The results from the doctors vote over the pension reforms has led to these workers pushing forward with industrial action for the first time in forty years. The development is a big blow to Government ministers who had hoped of finding some way of coming to an agreement, thereby resolving the row.
It is now expected that doctors appointments and any operations taking place on June 21st will have to be cancelled, as both will be impacted by the 24-hour strike action.
The British Medical Association (BMA) have revealed that the action they have decided to take has been reluctant and the last straw, in what has been a dragged out row. But the BMA have said that they have had no option but to take action, because the Government reneged on the pensions deal which had been agreed to by all parties concerned four years ago.
Dr Hamish Meldrum who is the chairman of council at the BMA said that this step the BMA have been very reluctant to take this step, and they would have preferred it if they and the Government could have come to some fairer solution.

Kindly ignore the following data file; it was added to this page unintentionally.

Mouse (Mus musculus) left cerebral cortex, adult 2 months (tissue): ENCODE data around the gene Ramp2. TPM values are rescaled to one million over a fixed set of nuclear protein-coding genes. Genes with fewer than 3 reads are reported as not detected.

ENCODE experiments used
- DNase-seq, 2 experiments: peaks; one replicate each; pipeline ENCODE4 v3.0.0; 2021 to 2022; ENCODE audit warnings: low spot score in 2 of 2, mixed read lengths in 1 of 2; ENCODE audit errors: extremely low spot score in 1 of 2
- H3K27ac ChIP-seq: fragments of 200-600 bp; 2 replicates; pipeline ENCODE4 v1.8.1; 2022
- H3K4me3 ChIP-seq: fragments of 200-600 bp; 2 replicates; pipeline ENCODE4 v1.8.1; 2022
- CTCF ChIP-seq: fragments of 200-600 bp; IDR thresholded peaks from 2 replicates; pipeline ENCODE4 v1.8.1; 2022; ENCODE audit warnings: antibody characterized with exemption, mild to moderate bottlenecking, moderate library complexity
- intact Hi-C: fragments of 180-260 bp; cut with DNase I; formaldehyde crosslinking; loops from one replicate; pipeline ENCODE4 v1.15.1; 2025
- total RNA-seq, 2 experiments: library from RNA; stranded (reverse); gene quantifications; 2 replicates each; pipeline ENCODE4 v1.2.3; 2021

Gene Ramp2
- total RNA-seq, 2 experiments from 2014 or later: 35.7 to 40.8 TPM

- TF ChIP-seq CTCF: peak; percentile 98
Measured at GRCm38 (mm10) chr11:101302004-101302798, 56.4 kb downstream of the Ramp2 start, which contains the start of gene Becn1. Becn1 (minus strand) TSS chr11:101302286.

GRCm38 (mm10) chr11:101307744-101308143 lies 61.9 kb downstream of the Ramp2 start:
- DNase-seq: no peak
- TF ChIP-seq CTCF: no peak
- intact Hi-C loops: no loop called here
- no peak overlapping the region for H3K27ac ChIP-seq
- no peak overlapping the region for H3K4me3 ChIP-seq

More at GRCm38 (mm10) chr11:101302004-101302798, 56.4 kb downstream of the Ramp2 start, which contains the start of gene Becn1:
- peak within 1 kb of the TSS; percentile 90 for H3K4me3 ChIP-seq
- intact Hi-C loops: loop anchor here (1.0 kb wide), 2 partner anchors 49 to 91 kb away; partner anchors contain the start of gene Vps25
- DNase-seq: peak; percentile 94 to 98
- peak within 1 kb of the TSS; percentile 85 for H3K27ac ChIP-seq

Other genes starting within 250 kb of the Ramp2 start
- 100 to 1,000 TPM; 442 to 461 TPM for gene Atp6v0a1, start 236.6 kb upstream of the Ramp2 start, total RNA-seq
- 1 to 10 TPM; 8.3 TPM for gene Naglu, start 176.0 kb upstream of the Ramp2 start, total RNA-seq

However they have set a clear mandate for the action they will take, with the hopes of a very high turnout. Which just highlights the amount of doctors that feel let down by the Government not making a strong enough effort to come to some fairer pension changes.
Ministers have also been disinterested in acknowledging the major reforms that took place in 2008, which ended up making the NHS pension scheme much more sustainable for the future.
Under the strike that will be taking place next month all non-urgent work will be rescheduled for another day, which will be disruptive to the busy NHS who could find that jobs will get backed up. However, doctors will be making sure that patient safety is still a priority.
Any urgent or even emergency work will be provided, and the BMA have said that they will be working closely with managers to make sure anyone who does need urgent care gets it.
Nearly everyone is very aware that pension reform is required since people are living longer healthier lives, which in part is the success of the medical profession.
“The public will not understand or sympathise with the BMA if they call for industrial action over their pensions,” said Andrew Lansley who is the health secretary.
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